James Bloodworth, an English sometime Trotskyite, has written a book which combines the television series Undercover Boss and George Orwell’s Down and Out in Paris and London. He took jobs in a variety of low-wage, low-security occupations to get first-hand knowledge about what it is like today to be a member of the largely invisible British working class. Bloodworth’s resulting argument is that a pernicious marriage of portions of the political Left and Right has destroyed the dignity of the British working class, with fatal consequence for that class, and deleterious consequences for all of society. Hired is a powerful book that has key implications for possible political realignment.
This is a strange little Colonial-era book that, nonetheless, tells us something about America today. It was written by a protean Frenchman, J. Hector St. John de Crèvecœur. Born French, in Caen, he fought on the Plains of Abraham for Montcalm, and was wounded. He then became a British citizen, married, and settled down to farm in the Hudson Valley in 1769. But he did not want to take sides in the War of Independence, so he went back to France, and returned to America only in 1783. This book was published to wide acclaim in 1782, and the most interesting part of it, by far, is Crèvecœur’s anguished description of how, despite his hopes for the Enlightenment making all men better, it didn’t, as shown by the hatreds and violence engendered by the war.
Singapore is, in some ways, the modern Venice, a maritime city made wealthy by being in the right place, with the right assets, at the right time. Also like Venice, it doesn’t loom large in the modern American imagination. Mostly, if we think of Singapore, it’s as the setting for Crazy Rich Asians. It should get more attention—Singapore is interesting for its history, its economics, and for combining democracy with limitations on the popular will, a particular interest of mine. So, wanting to learn more, and given that this book is the only recent overview of Singapore, by a noted Asia expert, I thought it would be a good choice. Not really. This book is dull, plodding, and a bit of a fraud.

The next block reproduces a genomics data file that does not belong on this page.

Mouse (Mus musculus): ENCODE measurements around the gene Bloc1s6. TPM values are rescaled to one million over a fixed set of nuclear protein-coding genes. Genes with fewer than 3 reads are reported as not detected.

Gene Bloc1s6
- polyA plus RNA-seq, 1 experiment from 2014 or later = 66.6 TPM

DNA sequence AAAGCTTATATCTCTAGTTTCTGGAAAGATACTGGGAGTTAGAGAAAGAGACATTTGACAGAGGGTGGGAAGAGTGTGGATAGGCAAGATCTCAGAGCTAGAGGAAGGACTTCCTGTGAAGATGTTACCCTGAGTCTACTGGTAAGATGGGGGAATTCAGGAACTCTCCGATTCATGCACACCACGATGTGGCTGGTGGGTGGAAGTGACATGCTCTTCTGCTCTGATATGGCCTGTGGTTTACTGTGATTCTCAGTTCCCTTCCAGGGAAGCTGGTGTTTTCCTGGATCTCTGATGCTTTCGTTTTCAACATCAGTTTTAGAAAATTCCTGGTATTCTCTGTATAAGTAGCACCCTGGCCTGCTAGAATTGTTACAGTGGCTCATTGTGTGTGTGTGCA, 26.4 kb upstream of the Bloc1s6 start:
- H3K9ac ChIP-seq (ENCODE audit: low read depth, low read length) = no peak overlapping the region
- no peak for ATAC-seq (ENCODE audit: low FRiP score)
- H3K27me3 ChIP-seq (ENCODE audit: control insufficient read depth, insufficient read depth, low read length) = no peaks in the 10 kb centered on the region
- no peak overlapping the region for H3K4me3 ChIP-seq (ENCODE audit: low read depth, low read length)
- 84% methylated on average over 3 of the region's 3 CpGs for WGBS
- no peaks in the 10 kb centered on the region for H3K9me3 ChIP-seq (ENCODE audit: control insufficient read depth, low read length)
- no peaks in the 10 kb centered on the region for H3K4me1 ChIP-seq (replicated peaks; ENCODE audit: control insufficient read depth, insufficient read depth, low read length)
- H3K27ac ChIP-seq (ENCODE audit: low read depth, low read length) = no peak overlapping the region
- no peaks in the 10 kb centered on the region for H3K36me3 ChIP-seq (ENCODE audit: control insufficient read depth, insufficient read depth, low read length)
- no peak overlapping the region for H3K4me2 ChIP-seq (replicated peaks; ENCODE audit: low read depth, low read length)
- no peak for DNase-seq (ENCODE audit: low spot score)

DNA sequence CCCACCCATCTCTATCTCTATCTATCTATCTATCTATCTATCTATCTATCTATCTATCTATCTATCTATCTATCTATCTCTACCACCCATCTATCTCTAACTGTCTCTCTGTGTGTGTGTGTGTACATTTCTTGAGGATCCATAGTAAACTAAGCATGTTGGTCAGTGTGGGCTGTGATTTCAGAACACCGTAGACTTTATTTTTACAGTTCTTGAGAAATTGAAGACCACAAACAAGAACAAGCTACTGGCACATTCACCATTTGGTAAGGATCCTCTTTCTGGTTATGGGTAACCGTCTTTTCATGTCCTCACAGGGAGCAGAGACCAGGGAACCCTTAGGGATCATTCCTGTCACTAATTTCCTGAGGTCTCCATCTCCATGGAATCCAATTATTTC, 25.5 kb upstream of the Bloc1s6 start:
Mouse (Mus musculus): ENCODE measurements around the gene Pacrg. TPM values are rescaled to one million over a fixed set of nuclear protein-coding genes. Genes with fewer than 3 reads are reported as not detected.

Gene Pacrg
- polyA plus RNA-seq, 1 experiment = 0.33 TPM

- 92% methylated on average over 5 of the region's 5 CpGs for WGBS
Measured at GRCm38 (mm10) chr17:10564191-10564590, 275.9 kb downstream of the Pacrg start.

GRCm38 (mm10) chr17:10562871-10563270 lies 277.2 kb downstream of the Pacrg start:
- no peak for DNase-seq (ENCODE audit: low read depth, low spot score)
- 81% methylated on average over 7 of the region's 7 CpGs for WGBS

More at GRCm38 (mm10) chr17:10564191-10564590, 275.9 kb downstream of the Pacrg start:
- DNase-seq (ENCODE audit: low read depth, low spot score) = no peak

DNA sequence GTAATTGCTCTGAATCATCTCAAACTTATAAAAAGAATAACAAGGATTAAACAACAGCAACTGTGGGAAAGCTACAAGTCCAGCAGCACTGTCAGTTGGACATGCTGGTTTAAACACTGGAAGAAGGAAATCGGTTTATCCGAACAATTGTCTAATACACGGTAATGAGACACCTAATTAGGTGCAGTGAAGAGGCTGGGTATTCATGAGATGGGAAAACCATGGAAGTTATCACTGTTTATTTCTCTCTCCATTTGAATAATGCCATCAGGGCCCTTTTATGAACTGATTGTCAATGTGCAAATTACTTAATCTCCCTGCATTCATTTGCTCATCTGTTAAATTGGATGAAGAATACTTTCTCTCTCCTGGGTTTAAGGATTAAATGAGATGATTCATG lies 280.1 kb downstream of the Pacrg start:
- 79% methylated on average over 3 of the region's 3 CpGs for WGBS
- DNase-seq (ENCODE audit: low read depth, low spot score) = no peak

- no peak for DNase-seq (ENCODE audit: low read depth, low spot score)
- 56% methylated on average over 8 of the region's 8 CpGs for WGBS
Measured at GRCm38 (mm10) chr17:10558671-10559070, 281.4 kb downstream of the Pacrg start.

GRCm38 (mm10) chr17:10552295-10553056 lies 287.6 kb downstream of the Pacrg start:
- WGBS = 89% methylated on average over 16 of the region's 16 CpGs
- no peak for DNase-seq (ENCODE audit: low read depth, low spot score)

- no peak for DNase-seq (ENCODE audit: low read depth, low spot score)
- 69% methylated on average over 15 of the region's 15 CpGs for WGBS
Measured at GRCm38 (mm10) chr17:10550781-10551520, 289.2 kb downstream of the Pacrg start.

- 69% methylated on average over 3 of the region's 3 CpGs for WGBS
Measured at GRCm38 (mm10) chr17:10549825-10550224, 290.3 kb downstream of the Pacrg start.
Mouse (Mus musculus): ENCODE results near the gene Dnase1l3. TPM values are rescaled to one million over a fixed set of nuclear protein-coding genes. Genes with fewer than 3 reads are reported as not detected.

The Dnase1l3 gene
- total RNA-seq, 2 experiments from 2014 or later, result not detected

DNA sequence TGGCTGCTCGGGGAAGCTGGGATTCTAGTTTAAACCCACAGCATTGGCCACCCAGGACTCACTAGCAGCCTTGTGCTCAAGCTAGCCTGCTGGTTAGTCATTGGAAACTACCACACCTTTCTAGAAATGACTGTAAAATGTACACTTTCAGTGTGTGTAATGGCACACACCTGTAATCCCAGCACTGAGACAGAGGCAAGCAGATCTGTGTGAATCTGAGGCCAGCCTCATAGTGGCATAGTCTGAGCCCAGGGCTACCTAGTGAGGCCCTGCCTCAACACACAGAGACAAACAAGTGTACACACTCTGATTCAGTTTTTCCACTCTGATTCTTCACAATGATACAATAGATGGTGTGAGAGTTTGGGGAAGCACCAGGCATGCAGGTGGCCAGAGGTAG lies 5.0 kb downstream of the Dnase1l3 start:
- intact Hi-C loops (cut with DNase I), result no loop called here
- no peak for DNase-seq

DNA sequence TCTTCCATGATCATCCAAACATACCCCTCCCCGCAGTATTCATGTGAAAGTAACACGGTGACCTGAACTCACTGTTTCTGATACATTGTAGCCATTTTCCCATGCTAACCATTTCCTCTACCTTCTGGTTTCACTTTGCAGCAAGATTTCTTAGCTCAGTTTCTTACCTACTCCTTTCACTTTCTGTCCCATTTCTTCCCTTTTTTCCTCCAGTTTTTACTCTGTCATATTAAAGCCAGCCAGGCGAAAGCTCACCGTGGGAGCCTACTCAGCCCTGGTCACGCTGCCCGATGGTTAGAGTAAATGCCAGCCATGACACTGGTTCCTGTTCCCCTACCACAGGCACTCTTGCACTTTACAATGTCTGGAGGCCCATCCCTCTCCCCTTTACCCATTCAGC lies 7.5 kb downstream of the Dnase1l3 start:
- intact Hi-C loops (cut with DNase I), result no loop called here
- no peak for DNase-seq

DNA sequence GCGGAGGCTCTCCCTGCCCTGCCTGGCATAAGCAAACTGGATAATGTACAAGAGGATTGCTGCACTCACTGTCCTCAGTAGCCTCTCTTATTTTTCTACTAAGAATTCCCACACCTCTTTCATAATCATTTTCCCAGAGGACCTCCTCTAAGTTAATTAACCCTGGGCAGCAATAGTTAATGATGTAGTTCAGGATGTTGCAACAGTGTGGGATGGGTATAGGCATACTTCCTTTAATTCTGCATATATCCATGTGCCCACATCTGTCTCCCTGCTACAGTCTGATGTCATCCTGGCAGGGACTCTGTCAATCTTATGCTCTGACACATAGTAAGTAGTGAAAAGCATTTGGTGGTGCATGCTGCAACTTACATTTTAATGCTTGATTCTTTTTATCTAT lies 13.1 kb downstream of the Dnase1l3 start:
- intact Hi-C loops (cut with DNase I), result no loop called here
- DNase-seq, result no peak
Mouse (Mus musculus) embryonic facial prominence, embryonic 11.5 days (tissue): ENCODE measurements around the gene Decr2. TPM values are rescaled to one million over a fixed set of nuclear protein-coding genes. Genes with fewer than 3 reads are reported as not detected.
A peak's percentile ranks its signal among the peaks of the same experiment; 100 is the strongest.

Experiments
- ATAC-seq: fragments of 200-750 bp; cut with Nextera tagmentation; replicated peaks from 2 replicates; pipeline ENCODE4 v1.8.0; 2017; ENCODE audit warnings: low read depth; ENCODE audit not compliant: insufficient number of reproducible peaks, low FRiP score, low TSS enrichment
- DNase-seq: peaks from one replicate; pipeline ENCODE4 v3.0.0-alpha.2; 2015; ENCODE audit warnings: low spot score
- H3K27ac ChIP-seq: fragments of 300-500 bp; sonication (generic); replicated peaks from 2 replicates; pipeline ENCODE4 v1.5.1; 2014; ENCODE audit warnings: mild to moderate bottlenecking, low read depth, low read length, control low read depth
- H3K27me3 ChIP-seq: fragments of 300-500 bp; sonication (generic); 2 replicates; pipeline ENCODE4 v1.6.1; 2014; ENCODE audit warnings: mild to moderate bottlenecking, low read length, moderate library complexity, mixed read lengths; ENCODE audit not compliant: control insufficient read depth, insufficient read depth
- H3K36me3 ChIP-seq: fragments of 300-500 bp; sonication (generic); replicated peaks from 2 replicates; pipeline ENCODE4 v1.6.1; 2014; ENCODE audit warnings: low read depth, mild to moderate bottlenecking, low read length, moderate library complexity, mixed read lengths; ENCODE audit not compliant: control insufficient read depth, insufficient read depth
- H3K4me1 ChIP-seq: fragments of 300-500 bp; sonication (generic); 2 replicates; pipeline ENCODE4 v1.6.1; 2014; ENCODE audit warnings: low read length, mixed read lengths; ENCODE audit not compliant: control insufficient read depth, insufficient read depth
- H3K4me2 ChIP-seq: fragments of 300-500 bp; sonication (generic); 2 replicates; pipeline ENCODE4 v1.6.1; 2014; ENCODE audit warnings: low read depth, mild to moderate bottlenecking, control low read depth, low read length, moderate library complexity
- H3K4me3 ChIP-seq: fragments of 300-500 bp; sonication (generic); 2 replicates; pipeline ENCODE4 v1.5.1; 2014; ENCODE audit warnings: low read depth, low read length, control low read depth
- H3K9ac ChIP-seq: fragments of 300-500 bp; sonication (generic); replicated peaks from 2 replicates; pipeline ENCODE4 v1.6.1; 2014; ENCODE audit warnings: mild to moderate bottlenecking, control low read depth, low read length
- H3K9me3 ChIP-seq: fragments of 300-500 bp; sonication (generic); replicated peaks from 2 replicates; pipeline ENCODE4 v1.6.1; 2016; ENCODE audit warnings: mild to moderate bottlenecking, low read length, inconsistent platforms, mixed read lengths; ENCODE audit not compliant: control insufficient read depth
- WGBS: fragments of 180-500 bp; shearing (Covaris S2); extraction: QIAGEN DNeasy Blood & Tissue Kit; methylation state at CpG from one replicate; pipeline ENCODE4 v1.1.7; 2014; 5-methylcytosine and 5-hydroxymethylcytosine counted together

As with Nicholas II, the last ruling Romanov, how we view Charles I is largely set by how his days ended. And as with Nicholas, we have been further conditioned by generations of propaganda pumped out by the winners and their ideological allies, claiming that it was Charles’s own bad philosophy, coupled with incompetence, rather than mostly bad luck and choices only wrong in retrospect, that led to his death. Leanda de Lisle’s The White King rejects the fake news and offers an even-handed view.
When I am dictator, which hopefully will be any day now, I am going to bring back what was once a crucial distinction. Namely, the sharp separation between the deserving and the undeserving poor. Theodore Dalrymple’s book shows both why that distinction is necessary, indeed absolutely essential, and why it has fallen from favor among those who decide society’s rules. Moreover, Life at the Bottom offers a wide range of food for related thoughts, so many that I am afraid, beginning this review, that it is likely to go on for a very long time. But at the end, I will solve all the problems for you. Strap in.